Poster for "On the Bright Side" student film

By Marcia E. Gawecki

The trailers for the five student films are already up on You Tube. The entire student body at Idyllwild Arts got to see them last week.  Now, everyone in Idyllwild can see all the films in their entirety at the “Moving Pictures Screenings” on campus this weekend. Like the Academy Awards, black tie is optional.

The five student films, all ranging from eight to 18 minutes in length, showcase the writing, directing, producing, editing, lighting, and camera work of the students in the Moving Pictures Department. Moreover, some of them even scored and acted in the films.

According to Malcom, a film student, the five short films include: “Prima Ballerina Assoluta,” about high school dancers; “Shortcomings,” a comedy about a teen with a small whatchamacallit; “Practice Room Nine,” a horror movie; “The Other Side,” an art film that no one can really explain; and “On the Bright Side,” a comedy about an optomistic teen unwilling to break-up.

Besides the five films, there will also be trailers for some documentaries that didn’t get finished this year, added Malcom.

Marietta, who wrote and is producing a documentary about fashion designers, said that sometimes it takes three to five years to complete one. Her documentary started out featuring her mother, a Russian fashion designer. However, as a senior, Marietta wasn’t concerned about someone else finishing her work next year.

“Two students from our crew will still be working on the documentary,” Marietta said. “And I’ll come back to help them edit it.”

“Because you’re the only one who speaks Russian,” said her friend, Sofia.

“No, the  last part of the documentary will be in English,” she added.

“The films are better this year,” said Scarlett, who worked on nearly all five of them.

"The Other Side," is dubbed an "art film," because it's hard to explain

She said that “Shortcomings” and “The Other Side” were the most difficult to get out of the can. Mostly because of the weather changes.

Carter, a theater student who was one of the leads in “The Other Side,” said that it was freezing when they shot some of the scenes.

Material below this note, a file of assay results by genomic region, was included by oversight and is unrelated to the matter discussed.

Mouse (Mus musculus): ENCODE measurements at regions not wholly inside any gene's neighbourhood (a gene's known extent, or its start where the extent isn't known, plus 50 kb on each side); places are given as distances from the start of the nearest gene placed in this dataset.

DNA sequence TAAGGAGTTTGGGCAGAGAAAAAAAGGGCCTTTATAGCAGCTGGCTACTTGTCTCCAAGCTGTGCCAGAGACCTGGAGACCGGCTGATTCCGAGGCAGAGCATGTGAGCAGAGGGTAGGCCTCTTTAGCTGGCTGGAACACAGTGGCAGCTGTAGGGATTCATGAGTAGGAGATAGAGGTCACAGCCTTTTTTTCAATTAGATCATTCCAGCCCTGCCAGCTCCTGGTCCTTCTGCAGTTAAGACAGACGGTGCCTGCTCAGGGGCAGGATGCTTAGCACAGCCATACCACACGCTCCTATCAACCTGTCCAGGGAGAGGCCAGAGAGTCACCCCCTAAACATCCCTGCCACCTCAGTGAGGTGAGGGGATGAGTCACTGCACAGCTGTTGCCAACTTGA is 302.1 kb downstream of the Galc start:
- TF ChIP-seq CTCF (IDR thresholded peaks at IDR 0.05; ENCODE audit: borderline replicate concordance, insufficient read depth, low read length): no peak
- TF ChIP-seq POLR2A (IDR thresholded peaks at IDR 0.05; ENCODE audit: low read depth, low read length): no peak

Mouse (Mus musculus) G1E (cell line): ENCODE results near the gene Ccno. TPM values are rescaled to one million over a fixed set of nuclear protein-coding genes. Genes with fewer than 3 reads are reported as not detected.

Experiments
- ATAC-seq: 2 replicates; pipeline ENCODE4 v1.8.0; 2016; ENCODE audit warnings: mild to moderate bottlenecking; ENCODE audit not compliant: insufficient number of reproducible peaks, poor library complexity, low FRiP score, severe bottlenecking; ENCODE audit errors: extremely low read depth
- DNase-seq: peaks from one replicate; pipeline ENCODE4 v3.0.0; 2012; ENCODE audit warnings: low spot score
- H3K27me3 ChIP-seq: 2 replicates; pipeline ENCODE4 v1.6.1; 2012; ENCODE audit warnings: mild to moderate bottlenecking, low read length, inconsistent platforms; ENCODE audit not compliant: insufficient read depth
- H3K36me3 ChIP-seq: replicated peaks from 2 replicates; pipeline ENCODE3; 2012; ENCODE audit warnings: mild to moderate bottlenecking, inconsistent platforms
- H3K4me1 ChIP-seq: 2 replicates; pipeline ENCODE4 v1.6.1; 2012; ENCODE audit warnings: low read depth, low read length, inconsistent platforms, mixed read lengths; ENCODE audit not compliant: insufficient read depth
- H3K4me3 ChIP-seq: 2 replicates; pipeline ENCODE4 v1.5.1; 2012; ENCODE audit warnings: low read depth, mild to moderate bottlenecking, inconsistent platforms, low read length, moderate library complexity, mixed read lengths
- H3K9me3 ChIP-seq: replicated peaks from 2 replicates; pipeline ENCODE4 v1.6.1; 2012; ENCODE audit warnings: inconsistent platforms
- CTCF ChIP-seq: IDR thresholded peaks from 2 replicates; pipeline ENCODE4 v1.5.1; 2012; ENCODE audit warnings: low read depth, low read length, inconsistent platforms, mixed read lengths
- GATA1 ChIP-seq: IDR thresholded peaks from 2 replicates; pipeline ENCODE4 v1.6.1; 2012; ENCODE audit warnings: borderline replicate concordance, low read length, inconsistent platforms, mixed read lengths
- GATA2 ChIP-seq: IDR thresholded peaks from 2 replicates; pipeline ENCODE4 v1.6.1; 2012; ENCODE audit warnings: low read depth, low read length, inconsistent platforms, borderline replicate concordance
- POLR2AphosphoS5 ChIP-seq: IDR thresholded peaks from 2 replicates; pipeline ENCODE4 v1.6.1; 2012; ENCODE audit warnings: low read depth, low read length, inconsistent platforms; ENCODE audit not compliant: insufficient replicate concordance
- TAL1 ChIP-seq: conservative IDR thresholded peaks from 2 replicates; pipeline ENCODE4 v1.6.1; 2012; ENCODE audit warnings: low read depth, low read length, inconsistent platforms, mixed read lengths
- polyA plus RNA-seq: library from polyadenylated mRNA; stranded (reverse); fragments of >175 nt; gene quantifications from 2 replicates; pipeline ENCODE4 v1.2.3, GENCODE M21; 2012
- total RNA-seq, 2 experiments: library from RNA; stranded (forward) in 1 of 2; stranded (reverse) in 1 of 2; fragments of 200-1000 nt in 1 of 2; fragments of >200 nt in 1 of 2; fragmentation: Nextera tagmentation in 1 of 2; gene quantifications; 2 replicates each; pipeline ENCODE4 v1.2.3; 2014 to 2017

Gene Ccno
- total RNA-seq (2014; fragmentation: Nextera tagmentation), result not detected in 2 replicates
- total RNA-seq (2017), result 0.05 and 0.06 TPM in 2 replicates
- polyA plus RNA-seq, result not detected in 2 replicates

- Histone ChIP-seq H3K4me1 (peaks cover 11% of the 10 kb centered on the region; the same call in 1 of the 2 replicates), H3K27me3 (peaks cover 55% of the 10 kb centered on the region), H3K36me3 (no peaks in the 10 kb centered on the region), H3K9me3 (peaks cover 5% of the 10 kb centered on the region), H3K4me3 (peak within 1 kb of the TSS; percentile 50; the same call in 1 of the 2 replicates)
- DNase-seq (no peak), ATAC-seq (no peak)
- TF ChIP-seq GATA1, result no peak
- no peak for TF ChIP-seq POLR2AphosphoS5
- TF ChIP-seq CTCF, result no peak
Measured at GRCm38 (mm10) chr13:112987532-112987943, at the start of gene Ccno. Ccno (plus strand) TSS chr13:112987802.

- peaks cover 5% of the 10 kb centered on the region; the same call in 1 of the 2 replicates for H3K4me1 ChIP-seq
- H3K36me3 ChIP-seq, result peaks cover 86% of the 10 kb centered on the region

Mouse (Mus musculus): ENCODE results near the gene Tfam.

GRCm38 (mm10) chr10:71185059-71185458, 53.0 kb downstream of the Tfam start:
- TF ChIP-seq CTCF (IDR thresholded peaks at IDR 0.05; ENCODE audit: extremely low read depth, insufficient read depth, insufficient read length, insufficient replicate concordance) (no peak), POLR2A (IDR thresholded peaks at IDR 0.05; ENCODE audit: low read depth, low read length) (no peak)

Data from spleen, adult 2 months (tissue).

The students had built a “rain machine” and they were scheduled to shoot on one of the coldest nights of the year. Any delays in shooting “The Other Side” would put other films behind, so they had to push ahead with it.

“I was shivering a lot,” Carter said. “But it looks like I was just emotional on film.”

She said that it was harder to “play dead,” and not shiver.

“Prima Ballerina Assoluta,” Dhaivat’s 18-minute short film about ballet dancers, started out as a Kung Fu ninja fighters movie, with lots of death and fight scenes.

“But then Isaac (Webb, chair of the Moving Pictures Department) and I realized that the only ones on campus athletic enough to carry off a fight scene were the dancers, so we had to change it a bit,” he said. (See “Kung Fu Ballerina” post from April 20).

"Shortcomings" is about a guy with a small whatchamacallit

Most of the actors in the films are theater, film and dance students from Idyllwild Arts, including Dakota, Miracle, Ellen, Carter, Mykal, Kia, Juwan, Luke, Lea, Oscar, Jamie, Dylan and Laura, among others. Ana Lia Lenchantin, an Idyllwild resident, plays the ballet teacher in “Prima Ballerina Assoluta.”

Many Idyllwild landmarks will appear in the student films, including Fairway Market, the dance studio and dorms on the Idyllwild Arts campus, and homes in Idyllwild.

“We’re going to put out the red carpet,” said Laura, who wrote, directed and scored “On the Bright Side,” a short about a ridiculously optomistic guy who won’t allow his girlfriend to break up with him. Laura also played the female lead in another film, “Shortcomings.”

The Moving Pictures Screenings will be held at 7:30 p.m. Friday and Saturday, May 28 and 29 at the IAF Theater (in the Bowman Building) on campus. All screenings are free and open to the public. Both evenings will show the same five films. For more information, visit www.idyllwildarts.org or call (951) 659-2171. Check out the “IAA Trailers 2010” on You Tube.